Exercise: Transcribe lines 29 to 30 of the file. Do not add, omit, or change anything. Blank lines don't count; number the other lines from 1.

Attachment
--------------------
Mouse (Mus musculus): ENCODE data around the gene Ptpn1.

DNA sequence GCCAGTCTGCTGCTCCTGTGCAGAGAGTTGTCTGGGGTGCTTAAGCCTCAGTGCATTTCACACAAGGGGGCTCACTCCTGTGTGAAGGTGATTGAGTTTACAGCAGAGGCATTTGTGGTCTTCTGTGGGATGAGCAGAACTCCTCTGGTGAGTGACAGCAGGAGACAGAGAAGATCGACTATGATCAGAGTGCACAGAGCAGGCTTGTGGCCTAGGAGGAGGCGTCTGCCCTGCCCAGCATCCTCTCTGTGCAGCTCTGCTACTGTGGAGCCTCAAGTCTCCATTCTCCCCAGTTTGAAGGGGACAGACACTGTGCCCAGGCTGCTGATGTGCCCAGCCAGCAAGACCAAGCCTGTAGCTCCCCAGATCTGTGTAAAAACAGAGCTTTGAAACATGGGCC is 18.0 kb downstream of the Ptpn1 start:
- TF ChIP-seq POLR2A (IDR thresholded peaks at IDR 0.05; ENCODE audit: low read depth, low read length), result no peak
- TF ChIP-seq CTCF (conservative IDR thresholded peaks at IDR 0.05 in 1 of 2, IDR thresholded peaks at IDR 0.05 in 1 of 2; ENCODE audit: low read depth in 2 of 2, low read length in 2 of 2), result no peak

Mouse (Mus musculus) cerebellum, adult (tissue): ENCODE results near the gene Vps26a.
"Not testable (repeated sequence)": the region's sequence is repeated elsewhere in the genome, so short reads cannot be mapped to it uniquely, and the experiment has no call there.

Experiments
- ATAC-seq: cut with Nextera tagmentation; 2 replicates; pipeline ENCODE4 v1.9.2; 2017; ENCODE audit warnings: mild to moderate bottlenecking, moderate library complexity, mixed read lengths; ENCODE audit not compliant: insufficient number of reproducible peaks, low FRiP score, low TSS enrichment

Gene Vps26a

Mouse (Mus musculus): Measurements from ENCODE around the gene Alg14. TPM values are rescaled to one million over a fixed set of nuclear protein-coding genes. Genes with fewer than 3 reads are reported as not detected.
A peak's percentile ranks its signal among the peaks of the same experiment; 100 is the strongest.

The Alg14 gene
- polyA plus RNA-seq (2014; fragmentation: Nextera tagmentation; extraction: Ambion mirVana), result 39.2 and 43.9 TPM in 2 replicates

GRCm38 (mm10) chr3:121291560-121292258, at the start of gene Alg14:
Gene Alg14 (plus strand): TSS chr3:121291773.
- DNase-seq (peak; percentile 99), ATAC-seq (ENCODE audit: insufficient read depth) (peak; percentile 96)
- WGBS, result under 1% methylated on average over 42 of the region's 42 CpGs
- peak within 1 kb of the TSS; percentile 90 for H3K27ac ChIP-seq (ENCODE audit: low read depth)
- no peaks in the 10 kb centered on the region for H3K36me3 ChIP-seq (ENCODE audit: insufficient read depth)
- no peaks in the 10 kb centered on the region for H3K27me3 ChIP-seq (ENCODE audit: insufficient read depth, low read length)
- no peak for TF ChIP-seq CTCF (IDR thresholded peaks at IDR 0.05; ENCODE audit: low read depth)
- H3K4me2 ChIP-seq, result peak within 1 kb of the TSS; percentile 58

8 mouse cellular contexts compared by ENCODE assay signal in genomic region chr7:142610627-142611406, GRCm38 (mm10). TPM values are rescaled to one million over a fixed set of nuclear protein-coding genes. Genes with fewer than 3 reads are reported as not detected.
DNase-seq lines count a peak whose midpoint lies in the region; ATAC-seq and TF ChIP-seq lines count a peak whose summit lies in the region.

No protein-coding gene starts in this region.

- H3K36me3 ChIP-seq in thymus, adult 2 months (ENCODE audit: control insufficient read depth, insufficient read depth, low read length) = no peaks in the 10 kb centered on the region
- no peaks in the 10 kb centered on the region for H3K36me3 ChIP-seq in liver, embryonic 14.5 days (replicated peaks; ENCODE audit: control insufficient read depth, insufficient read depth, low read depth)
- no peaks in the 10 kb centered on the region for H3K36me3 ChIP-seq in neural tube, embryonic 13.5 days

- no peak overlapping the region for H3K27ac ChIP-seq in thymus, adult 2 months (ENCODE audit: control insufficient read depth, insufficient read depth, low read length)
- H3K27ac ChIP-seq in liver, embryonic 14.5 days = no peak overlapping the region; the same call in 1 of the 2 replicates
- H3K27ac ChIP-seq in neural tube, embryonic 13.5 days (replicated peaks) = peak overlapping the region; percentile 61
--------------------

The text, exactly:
- no peak overlapping the region for H3K27ac ChIP-seq in thymus, adult 2 months (ENCODE audit: control insufficient read depth, insufficient read depth, low read length)
- H3K27ac ChIP-seq in liver, embryonic 14.5 days = no peak overlapping the region; the same call in 1 of the 2 replicates